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Long-term efficacy of a short period of taping followed by an exercise program in a cohort of patients with patellofemoral pain syndrome



Long-term efficacy of a short period of taping followed by an exercise program in a cohort of patients with patellofemoral pain syndrome



Clinical Rheumatology 31(3): 535-539



Patellofemoral pain syndrome (PFPS) is a common source of anterior knee pain. While treatment for PFPS may be successful in the short term, long-term results are less promising. The purpose of this study was to record long-term pain and functionality outcomes following rehabilitation in patients affected by PFPS. A prospective cohort study of 44 patients with a diagnosis of PFPS and an activation imbalance between the vastus medialis obliquus (VMO) and vastus lateralis (VL) muscles were enrolled. Patients underwent patellar taping (2 weeks) followed by a rehabilitation program lasting until the end of the third month. Primary outcome measures were pain and the functional level of the patellofemoral joint. Secondary outcome measures were surface electromyographic (sEMG) onset timing of the VMO/VL during seated knee extension and squat and isometric knee extensor muscle strength. Significant differences in all the outcome measures were observed between the affected and unaffected sides before treatment. The pain score significantly decreased both posttreatment (Δ = -4.7; 95% CI = -5.4 to -3.9) and at the 12-month follow-up (Δ = -5.5; 95% CI = -6.1 to -4.8), while the functional level significantly increased both posttreatment (Δ = 24; 95% CI = 18.3 to 30.2) and at the 12-month follow-up (Δ = 26; 95% CI = 21.4 to 30.6). Posttreatment, 35/44 patients (79.5%) and 31/44 patients (70.5%) achieved normal sEMG onset timing of the VMO and VL in the seated knee extension exercise and in the squat exercise, respectively. A short period of patellar taping followed by an exercise program results in long-lasting pain control in PFPS associated with muscular dysfunction.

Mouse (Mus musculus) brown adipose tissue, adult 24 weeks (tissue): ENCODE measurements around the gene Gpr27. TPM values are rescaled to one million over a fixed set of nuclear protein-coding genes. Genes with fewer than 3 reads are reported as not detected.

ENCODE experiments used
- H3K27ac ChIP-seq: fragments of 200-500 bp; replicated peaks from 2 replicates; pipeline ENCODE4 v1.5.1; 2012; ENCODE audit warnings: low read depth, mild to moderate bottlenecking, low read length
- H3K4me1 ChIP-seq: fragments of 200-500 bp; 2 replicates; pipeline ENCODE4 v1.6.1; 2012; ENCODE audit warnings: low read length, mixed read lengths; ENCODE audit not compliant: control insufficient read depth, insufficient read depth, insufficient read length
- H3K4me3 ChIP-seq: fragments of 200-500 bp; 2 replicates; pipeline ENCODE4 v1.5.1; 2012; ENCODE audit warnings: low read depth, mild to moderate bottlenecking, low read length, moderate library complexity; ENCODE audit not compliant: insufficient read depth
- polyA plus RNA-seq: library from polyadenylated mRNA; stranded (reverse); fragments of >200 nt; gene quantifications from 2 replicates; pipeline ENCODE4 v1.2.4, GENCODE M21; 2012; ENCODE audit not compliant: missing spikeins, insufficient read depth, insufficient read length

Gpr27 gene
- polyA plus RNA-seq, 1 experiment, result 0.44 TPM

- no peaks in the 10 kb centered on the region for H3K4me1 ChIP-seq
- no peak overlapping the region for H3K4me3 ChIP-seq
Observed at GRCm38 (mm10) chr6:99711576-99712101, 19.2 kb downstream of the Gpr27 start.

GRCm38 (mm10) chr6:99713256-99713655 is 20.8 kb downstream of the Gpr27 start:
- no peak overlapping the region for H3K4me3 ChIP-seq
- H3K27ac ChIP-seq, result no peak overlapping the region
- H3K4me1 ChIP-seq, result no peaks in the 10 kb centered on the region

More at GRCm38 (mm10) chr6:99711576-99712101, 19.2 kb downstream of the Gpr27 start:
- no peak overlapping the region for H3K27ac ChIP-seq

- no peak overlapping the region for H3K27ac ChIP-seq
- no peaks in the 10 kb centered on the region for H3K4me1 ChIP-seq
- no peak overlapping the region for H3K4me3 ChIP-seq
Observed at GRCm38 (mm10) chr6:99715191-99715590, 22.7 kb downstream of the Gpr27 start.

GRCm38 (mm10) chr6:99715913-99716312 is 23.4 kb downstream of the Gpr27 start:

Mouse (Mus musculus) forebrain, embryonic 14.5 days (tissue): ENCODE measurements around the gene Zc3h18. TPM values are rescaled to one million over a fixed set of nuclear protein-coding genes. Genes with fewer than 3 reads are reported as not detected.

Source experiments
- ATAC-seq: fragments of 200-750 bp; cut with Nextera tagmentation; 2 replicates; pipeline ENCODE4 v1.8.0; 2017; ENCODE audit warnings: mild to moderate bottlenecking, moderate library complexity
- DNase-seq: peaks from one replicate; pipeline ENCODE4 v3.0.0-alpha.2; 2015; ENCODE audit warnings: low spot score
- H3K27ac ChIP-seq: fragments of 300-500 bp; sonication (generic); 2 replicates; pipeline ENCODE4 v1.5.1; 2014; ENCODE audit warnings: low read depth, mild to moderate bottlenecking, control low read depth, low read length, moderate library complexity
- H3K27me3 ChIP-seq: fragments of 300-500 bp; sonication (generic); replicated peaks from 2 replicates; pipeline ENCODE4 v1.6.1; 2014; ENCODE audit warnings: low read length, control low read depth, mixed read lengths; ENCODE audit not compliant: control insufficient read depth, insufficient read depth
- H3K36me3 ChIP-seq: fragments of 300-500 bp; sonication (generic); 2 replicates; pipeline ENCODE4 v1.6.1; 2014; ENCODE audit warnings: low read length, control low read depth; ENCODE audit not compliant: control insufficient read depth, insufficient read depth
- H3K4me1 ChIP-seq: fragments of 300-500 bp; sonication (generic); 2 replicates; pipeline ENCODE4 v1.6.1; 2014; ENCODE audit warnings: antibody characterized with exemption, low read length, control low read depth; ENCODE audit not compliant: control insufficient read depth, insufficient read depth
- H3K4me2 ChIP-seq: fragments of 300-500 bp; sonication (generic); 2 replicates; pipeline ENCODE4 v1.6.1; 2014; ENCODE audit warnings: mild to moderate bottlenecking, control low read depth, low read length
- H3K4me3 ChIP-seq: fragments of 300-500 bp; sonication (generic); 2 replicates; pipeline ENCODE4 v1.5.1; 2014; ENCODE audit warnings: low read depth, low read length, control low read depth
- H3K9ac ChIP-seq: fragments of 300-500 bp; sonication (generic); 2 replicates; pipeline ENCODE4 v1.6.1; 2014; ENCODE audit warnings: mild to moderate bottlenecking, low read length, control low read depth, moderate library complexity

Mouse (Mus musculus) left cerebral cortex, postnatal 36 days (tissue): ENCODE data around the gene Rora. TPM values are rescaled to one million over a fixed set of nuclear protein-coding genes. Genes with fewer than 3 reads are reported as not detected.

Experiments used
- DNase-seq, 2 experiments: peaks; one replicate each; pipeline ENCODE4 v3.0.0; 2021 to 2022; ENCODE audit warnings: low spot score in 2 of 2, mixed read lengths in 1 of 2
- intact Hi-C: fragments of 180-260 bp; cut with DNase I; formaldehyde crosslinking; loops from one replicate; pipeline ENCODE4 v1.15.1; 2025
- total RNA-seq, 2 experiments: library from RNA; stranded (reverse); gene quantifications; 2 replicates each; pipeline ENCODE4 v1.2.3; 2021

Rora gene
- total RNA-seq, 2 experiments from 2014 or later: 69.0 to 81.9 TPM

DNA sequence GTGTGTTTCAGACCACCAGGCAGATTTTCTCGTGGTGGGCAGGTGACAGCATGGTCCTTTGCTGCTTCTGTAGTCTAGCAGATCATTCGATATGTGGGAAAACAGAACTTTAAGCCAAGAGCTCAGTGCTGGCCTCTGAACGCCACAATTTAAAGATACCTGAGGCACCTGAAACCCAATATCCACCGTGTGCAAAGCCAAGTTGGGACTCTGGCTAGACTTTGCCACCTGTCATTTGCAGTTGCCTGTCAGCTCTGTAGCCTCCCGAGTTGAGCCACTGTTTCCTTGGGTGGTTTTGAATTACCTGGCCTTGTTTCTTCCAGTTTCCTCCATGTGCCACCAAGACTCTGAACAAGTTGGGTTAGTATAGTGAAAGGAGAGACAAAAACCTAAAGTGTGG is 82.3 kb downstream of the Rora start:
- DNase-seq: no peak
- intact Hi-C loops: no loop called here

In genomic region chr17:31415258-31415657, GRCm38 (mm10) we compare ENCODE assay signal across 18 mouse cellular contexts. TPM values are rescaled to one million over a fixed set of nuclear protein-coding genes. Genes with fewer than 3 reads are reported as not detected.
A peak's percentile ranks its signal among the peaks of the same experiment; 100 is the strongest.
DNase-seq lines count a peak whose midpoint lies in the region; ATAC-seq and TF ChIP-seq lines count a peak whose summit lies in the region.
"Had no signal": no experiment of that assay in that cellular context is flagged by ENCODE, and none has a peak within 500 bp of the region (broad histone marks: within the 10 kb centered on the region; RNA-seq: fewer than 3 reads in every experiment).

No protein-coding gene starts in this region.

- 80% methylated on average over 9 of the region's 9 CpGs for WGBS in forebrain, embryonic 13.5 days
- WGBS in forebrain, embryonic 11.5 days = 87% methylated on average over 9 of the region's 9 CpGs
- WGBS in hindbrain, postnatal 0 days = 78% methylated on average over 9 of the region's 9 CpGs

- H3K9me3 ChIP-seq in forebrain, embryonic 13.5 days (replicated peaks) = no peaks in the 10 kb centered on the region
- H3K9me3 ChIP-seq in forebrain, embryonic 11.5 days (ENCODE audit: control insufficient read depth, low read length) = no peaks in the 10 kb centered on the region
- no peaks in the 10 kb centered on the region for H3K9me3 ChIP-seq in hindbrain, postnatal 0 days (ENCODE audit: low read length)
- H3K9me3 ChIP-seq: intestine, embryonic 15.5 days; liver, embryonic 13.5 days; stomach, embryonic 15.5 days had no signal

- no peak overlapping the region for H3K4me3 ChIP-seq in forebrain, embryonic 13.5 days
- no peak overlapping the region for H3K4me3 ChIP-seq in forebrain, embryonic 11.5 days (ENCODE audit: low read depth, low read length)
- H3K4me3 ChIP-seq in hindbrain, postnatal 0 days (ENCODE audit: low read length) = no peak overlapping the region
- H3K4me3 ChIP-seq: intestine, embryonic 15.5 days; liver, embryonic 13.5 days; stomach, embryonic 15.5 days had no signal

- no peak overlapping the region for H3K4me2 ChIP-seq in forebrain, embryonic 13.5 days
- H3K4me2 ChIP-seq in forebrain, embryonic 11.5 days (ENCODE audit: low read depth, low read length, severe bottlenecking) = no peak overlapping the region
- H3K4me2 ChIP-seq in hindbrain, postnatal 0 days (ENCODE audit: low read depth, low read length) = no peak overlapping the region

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Accession: 054164380

Download citation: RISBibTeXText

PMID: 22048741

DOI: 10.1007/s10067-011-1883-2


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